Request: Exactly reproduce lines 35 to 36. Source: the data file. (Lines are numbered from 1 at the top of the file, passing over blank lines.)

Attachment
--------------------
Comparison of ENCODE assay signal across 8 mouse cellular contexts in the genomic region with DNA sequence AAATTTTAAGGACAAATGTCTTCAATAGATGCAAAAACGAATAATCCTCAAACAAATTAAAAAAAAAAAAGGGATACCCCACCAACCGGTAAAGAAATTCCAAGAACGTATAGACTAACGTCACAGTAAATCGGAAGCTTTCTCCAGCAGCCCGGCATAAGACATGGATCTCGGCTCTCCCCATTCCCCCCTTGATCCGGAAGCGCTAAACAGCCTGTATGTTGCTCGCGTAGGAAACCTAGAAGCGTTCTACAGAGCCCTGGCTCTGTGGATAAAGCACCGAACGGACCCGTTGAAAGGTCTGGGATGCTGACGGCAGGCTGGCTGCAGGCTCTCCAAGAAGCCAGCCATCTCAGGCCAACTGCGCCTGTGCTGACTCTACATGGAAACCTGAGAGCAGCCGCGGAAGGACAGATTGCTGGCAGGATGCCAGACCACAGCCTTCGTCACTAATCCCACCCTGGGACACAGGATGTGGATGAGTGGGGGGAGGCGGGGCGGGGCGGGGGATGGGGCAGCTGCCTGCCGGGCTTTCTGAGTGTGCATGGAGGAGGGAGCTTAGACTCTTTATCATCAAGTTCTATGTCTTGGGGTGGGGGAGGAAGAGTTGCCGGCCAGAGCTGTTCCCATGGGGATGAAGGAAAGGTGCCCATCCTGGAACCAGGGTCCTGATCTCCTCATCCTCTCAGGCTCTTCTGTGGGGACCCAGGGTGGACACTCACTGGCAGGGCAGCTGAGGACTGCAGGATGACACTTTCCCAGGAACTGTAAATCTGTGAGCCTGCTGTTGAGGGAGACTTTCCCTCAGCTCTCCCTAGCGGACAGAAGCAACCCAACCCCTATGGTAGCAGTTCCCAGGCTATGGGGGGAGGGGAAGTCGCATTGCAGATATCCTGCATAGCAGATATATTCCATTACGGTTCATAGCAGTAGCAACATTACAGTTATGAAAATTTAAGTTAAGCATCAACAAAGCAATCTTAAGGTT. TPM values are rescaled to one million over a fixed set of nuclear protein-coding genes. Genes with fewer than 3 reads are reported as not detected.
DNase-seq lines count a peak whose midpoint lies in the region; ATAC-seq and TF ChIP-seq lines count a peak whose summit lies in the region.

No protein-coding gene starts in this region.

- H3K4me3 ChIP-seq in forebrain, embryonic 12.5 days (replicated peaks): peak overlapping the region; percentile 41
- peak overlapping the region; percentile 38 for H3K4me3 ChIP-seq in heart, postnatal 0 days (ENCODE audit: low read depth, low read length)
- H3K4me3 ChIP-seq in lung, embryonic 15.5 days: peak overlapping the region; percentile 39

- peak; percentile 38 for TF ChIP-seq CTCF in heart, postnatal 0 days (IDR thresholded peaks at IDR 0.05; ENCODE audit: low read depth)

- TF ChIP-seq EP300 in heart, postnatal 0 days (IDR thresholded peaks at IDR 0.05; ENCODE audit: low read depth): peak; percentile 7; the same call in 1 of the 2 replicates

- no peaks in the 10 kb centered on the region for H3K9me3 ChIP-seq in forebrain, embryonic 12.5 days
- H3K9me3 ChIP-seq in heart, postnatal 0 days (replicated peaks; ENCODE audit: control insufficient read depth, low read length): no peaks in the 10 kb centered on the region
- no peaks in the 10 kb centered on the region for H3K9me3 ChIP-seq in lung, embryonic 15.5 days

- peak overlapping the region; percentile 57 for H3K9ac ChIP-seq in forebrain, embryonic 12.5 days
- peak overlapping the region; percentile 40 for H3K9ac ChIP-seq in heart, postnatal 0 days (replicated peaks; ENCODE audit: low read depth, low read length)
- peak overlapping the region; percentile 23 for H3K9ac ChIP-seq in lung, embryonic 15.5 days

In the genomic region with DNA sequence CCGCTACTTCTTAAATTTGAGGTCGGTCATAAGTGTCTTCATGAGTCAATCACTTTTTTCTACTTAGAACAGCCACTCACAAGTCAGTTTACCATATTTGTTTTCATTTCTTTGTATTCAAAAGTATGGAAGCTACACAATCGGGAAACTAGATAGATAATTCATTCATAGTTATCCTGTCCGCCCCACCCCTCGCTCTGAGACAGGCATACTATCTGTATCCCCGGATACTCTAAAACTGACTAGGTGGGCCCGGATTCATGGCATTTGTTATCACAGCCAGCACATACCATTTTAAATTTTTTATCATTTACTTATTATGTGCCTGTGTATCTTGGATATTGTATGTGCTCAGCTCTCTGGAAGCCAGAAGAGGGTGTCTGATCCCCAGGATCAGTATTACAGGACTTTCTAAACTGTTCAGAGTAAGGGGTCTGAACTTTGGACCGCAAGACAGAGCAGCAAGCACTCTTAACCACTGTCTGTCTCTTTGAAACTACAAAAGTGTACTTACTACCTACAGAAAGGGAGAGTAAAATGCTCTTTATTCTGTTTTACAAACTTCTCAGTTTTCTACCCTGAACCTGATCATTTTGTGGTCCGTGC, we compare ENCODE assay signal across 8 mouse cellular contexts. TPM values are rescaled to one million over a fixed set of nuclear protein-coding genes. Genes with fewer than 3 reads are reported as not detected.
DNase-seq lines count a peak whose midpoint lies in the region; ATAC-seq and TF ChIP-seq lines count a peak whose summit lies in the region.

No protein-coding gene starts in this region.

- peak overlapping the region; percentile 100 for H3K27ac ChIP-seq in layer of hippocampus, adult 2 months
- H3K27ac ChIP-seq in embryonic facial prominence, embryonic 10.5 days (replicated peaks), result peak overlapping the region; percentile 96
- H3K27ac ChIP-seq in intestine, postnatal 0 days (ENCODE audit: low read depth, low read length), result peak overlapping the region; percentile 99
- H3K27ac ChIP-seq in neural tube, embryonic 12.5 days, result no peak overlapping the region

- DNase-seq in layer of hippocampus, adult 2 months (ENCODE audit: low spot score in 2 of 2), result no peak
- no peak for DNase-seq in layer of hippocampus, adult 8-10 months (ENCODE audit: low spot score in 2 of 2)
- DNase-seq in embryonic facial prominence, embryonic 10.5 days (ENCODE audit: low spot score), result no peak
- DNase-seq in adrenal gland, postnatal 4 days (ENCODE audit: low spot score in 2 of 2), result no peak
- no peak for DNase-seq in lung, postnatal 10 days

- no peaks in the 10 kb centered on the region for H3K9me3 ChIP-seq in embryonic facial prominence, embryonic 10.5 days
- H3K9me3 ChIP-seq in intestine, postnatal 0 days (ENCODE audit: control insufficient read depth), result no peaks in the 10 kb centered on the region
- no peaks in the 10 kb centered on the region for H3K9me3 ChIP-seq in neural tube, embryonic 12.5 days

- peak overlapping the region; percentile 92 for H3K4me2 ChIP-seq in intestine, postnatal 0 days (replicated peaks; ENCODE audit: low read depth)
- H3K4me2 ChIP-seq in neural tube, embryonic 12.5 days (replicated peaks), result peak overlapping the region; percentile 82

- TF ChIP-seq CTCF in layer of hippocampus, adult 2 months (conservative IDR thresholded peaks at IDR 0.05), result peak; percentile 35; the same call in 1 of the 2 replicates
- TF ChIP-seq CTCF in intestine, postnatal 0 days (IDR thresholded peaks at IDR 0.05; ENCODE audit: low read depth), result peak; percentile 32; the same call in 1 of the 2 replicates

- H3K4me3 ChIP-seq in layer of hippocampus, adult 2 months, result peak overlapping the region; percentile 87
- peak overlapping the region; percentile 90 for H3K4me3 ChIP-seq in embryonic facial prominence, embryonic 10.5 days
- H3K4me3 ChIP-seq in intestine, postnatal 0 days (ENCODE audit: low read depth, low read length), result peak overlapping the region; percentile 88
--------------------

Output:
- peak overlapping the region; percentile 90 for H3K4me3 ChIP-seq in embryonic facial prominence, embryonic 10.5 days
- H3K4me3 ChIP-seq in intestine, postnatal 0 days (ENCODE audit: low read depth, low read length), result peak overlapping the region; percentile 88